Not a few people were shocked when, after sustained pressure from Nigerians, Africa’s largest satellite television platform, Multichoice, released a statement announcing the removal of docu-series, I Am Cait from E! Entertainment channel on DStv and GOtv channels.
“I Am Cait” is a documentary series which chronicles the life of Caitlyn Jenner after her gender transition. The eight-part one-hour documentary series debuted on July 26, 2015, on the E! network. The series follows the retired Olympic champion formerly known as Bruce Jenner’s journey, exploring changes to her relationships with her family and friends.
Part of a statement released by Multichoice read, “MultiChoice recognizes the importance of respecting the views of its customers and all regulatory environments within which its service operates.” An official of the company, Olajide Obi said, “The company also reminds their subscribers that DStv and GOtv decoders are encrypted with the parental control feature that empowers parents with ultimate control over what young viewers can watch. The company also encourages parents to make use of this feature as much as possible to ensure that their children only watch what their parents deem appropriate.”
This is not the first time, however, that the company will be forced to discontinue showing one of its shows across the African continent based on complaints by Nigerians as sometime in October last year, DStv removed “I am Jazz” a reality show that chronicles the life of a transgender teen, Jazz Jennings. Previously also, the Shower Hour segment of reality TV show, Big Brother Africa was also stopped from airing following uproar. Homosexuality was criminalized in Nigeria in 2014 and many parents in Nigeria complained to DStv about “I Am Cait” saying they did not want their children to watch the show.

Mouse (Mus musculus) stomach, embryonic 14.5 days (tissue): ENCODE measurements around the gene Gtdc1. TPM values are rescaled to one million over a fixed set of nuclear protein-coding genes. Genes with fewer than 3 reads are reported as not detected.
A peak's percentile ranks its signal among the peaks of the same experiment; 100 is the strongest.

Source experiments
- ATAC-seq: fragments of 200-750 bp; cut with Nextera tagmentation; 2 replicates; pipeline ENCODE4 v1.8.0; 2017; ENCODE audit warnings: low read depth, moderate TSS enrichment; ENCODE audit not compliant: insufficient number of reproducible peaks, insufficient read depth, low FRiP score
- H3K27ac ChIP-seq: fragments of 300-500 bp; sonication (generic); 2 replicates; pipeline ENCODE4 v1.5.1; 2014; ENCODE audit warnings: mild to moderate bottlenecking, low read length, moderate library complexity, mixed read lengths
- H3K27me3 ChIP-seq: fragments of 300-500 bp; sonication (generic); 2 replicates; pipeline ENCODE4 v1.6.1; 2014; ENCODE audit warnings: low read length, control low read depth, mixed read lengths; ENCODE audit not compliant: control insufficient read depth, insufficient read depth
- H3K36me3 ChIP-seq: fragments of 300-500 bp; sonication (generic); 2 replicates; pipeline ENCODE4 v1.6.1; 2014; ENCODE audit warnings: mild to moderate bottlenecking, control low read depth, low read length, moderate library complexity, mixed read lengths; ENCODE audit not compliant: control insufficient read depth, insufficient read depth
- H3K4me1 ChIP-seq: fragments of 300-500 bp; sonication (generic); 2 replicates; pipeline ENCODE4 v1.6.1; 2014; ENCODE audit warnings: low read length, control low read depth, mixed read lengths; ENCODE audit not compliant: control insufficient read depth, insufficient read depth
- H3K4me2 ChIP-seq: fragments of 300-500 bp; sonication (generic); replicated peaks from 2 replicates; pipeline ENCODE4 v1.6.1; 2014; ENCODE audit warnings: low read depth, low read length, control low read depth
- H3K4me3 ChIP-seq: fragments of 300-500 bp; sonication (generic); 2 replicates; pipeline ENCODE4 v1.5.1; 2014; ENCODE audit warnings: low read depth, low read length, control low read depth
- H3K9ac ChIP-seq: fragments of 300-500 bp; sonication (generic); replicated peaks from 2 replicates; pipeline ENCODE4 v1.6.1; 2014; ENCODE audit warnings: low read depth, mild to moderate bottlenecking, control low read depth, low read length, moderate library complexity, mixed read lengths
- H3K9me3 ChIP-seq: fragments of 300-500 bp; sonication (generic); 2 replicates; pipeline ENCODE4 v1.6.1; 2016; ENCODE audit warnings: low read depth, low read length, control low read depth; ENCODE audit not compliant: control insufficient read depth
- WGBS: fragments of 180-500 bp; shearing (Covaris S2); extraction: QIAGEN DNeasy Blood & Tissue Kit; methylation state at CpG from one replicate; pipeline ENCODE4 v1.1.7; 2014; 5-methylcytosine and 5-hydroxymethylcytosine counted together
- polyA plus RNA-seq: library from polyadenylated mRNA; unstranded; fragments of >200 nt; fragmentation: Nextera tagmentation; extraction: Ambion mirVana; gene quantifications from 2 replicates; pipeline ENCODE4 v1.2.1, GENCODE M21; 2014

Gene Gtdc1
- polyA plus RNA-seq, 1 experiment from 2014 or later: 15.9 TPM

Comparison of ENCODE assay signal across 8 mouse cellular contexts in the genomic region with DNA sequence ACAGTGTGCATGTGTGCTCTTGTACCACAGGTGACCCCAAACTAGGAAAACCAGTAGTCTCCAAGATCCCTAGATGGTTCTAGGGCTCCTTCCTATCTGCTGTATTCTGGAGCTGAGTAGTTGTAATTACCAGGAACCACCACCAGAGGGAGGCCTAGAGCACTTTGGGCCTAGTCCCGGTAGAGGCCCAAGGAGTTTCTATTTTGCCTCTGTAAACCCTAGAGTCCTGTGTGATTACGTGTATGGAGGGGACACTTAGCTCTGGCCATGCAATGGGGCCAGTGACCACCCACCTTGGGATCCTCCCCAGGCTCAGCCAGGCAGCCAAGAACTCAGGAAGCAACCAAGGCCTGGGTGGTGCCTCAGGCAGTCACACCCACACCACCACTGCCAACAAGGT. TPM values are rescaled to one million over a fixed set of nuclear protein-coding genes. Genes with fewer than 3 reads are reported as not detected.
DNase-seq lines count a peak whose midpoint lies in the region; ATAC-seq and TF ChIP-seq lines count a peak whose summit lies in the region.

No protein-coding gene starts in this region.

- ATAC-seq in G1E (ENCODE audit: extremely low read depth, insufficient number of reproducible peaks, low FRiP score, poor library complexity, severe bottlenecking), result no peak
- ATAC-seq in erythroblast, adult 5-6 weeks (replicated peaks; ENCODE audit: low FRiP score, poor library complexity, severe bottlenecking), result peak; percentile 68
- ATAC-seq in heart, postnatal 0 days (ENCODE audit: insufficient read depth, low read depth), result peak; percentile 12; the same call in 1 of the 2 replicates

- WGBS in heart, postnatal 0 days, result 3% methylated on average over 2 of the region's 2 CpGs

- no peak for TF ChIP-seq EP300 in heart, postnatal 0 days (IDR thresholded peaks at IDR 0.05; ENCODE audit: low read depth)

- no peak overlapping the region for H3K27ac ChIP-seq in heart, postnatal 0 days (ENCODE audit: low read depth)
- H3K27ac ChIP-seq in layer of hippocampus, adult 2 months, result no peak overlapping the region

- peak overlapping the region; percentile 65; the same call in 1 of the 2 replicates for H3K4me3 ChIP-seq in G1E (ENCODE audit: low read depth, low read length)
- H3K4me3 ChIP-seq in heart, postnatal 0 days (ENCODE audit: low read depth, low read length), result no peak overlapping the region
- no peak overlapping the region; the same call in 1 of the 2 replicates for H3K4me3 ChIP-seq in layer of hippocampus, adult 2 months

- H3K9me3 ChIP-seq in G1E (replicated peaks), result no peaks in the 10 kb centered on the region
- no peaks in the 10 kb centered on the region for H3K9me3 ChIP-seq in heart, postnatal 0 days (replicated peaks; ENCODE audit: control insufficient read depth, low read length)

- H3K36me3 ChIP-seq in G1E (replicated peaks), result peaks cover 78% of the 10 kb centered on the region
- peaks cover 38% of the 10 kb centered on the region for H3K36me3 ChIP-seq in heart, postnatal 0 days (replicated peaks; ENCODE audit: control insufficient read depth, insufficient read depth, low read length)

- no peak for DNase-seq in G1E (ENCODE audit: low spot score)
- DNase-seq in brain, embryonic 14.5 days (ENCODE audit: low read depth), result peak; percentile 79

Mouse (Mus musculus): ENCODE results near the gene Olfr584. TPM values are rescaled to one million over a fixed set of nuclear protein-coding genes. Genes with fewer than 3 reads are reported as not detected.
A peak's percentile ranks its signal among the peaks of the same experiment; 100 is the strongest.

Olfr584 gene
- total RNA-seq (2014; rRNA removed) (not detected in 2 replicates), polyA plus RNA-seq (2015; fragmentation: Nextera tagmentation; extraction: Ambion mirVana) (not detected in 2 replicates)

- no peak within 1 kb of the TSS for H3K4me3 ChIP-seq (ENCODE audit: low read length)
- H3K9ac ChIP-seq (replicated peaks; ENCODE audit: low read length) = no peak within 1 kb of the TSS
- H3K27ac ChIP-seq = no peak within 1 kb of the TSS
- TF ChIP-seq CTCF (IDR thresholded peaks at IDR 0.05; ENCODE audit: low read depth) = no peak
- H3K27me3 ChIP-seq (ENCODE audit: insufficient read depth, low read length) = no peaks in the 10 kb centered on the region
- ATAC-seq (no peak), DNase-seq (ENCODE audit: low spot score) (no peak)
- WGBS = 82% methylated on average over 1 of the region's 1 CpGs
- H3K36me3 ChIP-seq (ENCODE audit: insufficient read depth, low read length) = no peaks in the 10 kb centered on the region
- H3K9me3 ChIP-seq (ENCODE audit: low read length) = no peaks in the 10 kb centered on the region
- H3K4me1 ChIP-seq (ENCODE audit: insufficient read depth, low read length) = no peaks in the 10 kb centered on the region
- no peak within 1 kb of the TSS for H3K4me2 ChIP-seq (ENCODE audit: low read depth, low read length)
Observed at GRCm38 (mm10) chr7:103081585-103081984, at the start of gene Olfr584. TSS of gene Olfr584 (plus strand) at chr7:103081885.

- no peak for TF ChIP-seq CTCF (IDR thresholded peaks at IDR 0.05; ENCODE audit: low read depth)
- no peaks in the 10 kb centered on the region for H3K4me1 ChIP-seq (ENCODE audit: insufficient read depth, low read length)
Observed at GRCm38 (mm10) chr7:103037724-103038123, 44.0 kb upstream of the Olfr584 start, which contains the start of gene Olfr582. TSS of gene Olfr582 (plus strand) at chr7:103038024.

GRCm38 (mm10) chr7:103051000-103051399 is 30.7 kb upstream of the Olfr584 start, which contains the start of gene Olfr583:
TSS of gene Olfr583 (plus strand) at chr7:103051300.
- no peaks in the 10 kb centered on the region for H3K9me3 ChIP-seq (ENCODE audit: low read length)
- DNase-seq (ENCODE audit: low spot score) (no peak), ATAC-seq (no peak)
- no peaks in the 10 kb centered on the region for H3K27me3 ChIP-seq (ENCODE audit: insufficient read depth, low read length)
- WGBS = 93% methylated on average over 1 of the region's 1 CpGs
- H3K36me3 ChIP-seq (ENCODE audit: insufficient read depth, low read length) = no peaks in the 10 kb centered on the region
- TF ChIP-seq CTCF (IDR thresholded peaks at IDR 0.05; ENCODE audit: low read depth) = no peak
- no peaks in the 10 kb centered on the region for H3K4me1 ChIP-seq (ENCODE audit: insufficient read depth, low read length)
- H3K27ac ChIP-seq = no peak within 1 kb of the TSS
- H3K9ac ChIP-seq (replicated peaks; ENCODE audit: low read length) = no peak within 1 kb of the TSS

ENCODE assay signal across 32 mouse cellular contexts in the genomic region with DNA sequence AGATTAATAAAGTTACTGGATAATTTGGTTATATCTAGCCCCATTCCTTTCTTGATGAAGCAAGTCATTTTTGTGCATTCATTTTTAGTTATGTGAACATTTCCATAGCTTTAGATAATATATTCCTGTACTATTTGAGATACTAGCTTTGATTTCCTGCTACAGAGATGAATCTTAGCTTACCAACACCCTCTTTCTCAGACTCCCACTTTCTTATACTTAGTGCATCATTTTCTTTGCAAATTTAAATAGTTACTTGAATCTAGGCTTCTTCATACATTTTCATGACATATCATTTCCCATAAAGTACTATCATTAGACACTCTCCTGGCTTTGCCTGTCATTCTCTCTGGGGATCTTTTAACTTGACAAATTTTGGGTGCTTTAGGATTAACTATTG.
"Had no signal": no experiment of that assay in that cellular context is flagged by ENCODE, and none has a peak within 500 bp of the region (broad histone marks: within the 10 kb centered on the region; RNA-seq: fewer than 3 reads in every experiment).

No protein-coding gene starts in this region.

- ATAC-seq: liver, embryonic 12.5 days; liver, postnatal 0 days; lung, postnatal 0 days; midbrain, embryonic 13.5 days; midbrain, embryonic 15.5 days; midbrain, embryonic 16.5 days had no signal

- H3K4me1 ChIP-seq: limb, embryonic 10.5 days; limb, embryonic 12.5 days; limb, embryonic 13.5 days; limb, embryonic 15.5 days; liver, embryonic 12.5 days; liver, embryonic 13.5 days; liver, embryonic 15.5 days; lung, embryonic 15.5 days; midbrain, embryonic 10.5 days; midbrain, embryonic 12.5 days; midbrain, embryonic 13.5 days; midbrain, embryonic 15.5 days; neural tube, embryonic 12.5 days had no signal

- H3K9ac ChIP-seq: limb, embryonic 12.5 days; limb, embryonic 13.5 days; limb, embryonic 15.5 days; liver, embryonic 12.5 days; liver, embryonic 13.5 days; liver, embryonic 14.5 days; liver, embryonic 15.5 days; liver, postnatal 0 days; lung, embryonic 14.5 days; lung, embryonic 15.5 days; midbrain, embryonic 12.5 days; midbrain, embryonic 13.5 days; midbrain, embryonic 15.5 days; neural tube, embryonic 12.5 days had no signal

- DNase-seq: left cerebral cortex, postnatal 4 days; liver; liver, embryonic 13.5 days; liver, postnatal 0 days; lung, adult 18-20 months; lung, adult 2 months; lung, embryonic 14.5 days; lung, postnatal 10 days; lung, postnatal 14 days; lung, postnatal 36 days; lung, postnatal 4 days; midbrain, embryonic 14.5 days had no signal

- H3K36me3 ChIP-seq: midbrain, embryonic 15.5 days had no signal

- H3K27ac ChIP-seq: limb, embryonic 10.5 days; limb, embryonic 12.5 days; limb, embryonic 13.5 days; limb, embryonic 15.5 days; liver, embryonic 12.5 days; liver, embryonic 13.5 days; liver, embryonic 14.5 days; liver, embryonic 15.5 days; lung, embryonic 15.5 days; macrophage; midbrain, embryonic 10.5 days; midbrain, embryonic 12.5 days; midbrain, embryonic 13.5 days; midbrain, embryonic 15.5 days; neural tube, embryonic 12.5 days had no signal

This development is almost certain to set a bad precedent in television viewing in Africa as a single country has successfully determined whether or not a show will be aired across the continent – in this case, “I Am Cait.” It is simply not right. Imagine being a cable television owner in Mozambique and having what you watch or do not watch determined by conservative parents about 4,263 km away. Why then does DStv still have the Parental Control option on its decoders if these one-sided complaints can be made, eventually leading to shows being deleted from programme lineups? The National Broadcasting Commission (NBC) is only responsible for regulating what Nigerians are fed via the media. Not Africa. Does this mean that a group of people a group of people can just wake up one morning and because they find a particular show on TV against their cultural, political, social or religious beliefs, they can complain and have it pulled off air regardless of other people’s preferences, wants and needs or whether or not they are in another country or region.
DStv’s recent decision to censor certain words including God, fuck, shit was a tad ridiculous. Every film or show that runs on the channels all have ratings and warnings. They all come with indications of the presence of sex, strong language or violence. So, why ban “shit” just because some people with very strong opinions complain there is too much swear words on television. Why can’t they just CHOOSE what they watch, rather than try to CHANGE what is being shown?
What DStv has done does not send the right messages across, even though they think they are.